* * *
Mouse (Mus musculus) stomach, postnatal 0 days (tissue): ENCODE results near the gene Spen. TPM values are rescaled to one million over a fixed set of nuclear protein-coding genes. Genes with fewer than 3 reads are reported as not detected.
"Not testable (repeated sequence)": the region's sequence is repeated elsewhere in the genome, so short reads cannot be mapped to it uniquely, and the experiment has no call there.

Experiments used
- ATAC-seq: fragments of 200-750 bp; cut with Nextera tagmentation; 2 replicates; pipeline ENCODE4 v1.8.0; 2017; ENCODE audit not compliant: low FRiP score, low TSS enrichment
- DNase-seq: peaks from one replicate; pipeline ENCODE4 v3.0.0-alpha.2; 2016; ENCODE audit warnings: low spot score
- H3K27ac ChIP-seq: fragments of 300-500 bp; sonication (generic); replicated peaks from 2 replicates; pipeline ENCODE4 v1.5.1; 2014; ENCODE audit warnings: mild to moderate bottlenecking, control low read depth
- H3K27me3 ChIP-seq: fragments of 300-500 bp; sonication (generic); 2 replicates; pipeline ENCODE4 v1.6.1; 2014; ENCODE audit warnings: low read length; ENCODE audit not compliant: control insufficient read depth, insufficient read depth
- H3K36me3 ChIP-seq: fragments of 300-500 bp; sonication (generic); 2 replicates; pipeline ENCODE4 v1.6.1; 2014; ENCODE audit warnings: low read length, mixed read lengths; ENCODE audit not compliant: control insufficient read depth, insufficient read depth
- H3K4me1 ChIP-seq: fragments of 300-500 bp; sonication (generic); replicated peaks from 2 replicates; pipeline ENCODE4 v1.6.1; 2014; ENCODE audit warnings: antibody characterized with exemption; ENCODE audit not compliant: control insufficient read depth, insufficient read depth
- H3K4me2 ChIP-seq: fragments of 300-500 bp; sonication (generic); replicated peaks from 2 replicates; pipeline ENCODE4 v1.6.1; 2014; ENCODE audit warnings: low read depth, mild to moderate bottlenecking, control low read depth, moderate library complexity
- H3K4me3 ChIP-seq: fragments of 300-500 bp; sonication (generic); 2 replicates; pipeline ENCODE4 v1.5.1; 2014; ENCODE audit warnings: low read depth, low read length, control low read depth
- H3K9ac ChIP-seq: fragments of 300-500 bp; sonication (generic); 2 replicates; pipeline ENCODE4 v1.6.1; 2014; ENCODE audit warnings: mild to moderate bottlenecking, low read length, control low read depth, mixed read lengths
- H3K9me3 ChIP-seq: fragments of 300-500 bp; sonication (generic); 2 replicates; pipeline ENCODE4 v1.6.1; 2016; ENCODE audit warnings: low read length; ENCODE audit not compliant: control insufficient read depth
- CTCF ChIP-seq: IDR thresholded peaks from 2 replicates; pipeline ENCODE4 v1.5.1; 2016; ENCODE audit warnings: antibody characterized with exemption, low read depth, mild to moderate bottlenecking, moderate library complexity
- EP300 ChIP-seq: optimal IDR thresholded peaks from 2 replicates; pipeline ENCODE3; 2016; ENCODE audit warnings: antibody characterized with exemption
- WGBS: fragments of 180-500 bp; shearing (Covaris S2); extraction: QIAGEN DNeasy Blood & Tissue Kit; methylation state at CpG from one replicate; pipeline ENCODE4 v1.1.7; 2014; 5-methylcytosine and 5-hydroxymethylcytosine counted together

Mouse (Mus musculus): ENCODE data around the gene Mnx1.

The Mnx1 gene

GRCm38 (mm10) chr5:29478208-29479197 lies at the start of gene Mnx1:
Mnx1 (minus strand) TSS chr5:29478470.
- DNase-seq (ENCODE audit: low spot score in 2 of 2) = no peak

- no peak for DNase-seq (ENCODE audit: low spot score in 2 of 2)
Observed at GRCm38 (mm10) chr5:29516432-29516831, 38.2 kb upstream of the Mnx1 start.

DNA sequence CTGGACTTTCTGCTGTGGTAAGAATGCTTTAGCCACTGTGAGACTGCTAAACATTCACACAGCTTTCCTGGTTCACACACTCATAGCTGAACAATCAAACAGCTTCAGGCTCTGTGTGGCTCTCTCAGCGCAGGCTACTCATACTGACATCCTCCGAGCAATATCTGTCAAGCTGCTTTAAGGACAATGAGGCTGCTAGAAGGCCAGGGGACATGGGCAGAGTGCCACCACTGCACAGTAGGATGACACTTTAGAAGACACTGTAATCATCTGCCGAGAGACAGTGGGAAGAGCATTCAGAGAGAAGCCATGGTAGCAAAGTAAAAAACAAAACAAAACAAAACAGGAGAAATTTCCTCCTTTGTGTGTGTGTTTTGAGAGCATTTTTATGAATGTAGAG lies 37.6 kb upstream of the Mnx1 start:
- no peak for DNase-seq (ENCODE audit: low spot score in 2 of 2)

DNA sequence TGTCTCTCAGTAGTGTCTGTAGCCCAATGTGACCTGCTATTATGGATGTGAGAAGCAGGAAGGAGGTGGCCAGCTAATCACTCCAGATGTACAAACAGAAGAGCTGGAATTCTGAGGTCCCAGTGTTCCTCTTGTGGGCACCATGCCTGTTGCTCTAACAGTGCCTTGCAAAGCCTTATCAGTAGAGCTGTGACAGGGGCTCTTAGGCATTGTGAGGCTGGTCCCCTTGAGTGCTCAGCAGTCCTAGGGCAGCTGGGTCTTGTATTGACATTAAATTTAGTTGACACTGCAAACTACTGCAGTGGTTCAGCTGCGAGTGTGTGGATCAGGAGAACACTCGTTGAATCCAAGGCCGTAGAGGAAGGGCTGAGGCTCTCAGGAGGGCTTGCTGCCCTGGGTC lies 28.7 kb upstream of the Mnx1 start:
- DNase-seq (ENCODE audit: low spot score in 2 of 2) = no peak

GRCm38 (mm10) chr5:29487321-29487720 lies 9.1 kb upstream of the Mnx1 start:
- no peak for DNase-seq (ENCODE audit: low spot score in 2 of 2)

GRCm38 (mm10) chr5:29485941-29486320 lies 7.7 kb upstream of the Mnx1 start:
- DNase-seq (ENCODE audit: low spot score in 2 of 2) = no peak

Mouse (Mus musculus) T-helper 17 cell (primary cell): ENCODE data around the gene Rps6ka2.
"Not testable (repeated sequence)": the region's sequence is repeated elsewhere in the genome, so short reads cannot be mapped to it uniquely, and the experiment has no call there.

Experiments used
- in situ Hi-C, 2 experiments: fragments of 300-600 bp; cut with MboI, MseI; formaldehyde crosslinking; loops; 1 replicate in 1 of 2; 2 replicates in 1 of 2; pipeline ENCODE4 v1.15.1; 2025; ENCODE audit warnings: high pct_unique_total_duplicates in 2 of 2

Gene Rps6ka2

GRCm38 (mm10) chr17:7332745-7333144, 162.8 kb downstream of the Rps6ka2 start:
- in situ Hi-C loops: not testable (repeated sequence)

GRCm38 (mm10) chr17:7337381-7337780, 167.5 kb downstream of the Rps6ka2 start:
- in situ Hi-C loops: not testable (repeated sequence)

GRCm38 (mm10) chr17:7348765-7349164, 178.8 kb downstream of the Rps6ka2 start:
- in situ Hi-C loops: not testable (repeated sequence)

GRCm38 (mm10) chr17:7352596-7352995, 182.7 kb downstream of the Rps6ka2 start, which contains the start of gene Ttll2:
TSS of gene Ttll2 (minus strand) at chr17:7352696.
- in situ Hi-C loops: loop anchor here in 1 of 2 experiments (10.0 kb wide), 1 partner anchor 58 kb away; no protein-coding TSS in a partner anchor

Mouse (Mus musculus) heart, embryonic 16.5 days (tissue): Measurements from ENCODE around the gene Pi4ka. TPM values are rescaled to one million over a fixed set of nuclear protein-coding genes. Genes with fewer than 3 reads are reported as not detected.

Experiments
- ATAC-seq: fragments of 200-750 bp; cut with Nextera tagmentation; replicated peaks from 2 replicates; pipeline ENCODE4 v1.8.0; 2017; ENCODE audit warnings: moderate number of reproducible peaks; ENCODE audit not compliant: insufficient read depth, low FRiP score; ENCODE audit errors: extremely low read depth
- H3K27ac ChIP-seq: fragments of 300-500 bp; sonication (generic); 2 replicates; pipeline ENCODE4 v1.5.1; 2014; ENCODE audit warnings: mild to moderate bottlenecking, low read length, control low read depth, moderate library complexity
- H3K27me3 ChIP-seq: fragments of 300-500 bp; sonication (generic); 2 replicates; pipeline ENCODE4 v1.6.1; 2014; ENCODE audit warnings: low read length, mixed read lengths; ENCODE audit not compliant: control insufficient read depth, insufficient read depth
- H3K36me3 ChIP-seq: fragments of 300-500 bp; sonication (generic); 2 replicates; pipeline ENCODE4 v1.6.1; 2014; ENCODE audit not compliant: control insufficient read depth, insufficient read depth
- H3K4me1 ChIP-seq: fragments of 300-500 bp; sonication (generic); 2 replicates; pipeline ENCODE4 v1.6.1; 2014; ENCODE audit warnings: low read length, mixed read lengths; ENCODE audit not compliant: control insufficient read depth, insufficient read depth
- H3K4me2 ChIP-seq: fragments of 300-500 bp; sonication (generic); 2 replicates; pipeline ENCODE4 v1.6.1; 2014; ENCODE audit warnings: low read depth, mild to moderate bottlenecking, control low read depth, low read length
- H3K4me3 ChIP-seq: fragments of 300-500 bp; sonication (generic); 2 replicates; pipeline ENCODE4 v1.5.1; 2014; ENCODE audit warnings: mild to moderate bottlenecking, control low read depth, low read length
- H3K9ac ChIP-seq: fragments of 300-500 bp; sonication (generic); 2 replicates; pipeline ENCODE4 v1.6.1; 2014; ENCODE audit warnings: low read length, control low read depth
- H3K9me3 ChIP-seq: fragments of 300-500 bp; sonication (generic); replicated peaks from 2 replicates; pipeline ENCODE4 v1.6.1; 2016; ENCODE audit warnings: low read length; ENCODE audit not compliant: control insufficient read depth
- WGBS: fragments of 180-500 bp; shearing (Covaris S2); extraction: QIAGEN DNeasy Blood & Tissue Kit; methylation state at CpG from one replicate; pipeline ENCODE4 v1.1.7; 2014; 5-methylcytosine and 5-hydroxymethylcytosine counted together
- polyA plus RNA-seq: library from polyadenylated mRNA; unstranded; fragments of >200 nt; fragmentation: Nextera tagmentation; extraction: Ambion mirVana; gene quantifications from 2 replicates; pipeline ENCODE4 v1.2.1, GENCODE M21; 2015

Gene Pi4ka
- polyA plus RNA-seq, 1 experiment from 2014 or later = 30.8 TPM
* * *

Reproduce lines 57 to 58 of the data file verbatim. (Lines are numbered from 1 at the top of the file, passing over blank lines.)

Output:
- WGBS: fragments of 180-500 bp; shearing (Covaris S2); extraction: QIAGEN DNeasy Blood & Tissue Kit; methylation state at CpG from one replicate; pipeline ENCODE4 v1.1.7; 2014; 5-methylcytosine and 5-hydroxymethylcytosine counted together
- polyA plus RNA-seq: library from polyadenylated mRNA; unstranded; fragments of >200 nt; fragmentation: Nextera tagmentation; extraction: Ambion mirVana; gene quantifications from 2 replicates; pipeline ENCODE4 v1.2.1, GENCODE M21; 2015